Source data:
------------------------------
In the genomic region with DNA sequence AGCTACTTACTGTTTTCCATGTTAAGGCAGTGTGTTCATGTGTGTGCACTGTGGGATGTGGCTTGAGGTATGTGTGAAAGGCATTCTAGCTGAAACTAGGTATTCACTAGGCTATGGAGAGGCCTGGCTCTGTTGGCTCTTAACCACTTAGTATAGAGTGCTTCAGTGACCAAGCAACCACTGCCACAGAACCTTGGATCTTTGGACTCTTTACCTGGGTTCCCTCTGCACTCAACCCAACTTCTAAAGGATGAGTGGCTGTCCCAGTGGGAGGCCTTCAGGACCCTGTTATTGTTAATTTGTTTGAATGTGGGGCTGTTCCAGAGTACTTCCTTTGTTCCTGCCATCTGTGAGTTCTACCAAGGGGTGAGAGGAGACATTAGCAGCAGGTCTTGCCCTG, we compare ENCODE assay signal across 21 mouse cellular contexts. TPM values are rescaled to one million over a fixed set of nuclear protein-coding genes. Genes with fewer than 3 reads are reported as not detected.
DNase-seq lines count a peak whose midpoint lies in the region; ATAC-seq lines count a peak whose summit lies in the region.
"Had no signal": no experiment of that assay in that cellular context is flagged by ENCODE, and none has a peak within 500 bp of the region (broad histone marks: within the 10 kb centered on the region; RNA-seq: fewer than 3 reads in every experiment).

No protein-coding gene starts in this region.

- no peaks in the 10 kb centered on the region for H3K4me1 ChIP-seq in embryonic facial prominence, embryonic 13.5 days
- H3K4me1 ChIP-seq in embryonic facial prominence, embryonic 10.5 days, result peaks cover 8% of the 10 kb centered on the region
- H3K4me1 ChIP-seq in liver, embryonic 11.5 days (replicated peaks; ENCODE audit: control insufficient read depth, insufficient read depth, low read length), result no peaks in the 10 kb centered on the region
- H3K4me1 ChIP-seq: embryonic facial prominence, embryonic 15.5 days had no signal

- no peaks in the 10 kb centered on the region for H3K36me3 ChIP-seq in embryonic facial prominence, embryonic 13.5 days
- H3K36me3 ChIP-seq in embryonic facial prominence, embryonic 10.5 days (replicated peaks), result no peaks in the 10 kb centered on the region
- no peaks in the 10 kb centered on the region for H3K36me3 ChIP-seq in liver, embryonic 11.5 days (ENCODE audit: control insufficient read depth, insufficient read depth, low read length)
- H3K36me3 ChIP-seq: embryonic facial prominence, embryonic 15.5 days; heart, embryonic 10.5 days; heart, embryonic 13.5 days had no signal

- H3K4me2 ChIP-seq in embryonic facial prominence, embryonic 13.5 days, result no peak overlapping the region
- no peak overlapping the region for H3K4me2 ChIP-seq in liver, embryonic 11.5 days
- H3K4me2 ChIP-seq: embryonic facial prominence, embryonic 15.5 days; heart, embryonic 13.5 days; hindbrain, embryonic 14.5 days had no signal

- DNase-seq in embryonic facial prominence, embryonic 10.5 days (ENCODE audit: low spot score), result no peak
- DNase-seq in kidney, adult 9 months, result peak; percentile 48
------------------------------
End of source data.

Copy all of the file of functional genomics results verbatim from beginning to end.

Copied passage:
In the genomic region with DNA sequence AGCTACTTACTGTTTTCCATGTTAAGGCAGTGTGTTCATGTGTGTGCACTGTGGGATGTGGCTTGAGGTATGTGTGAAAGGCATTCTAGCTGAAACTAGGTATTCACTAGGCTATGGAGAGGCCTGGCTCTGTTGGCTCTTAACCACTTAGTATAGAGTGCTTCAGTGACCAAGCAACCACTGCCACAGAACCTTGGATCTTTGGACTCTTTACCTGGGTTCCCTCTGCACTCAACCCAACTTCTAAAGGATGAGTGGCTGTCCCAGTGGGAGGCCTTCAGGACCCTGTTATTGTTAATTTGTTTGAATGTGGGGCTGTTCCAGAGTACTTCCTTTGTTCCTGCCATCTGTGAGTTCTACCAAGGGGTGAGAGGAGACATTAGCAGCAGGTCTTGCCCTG, we compare ENCODE assay signal across 21 mouse cellular contexts. TPM values are rescaled to one million over a fixed set of nuclear protein-coding genes. Genes with fewer than 3 reads are reported as not detected.
DNase-seq lines count a peak whose midpoint lies in the region; ATAC-seq lines count a peak whose summit lies in the region.
"Had no signal": no experiment of that assay in that cellular context is flagged by ENCODE, and none has a peak within 500 bp of the region (broad histone marks: within the 10 kb centered on the region; RNA-seq: fewer than 3 reads in every experiment).

No protein-coding gene starts in this region.

- no peaks in the 10 kb centered on the region for H3K4me1 ChIP-seq in embryonic facial prominence, embryonic 13.5 days
- H3K4me1 ChIP-seq in embryonic facial prominence, embryonic 10.5 days, result peaks cover 8% of the 10 kb centered on the region
- H3K4me1 ChIP-seq in liver, embryonic 11.5 days (replicated peaks; ENCODE audit: control insufficient read depth, insufficient read depth, low read length), result no peaks in the 10 kb centered on the region
- H3K4me1 ChIP-seq: embryonic facial prominence, embryonic 15.5 days had no signal

- no peaks in the 10 kb centered on the region for H3K36me3 ChIP-seq in embryonic facial prominence, embryonic 13.5 days
- H3K36me3 ChIP-seq in embryonic facial prominence, embryonic 10.5 days (replicated peaks), result no peaks in the 10 kb centered on the region
- no peaks in the 10 kb centered on the region for H3K36me3 ChIP-seq in liver, embryonic 11.5 days (ENCODE audit: control insufficient read depth, insufficient read depth, low read length)
- H3K36me3 ChIP-seq: embryonic facial prominence, embryonic 15.5 days; heart, embryonic 10.5 days; heart, embryonic 13.5 days had no signal

- H3K4me2 ChIP-seq in embryonic facial prominence, embryonic 13.5 days, result no peak overlapping the region
- no peak overlapping the region for H3K4me2 ChIP-seq in liver, embryonic 11.5 days
- H3K4me2 ChIP-seq: embryonic facial prominence, embryonic 15.5 days; heart, embryonic 13.5 days; hindbrain, embryonic 14.5 days had no signal

- DNase-seq in embryonic facial prominence, embryonic 10.5 days (ENCODE audit: low spot score), result no peak
- DNase-seq in kidney, adult 9 months, result peak; percentile 48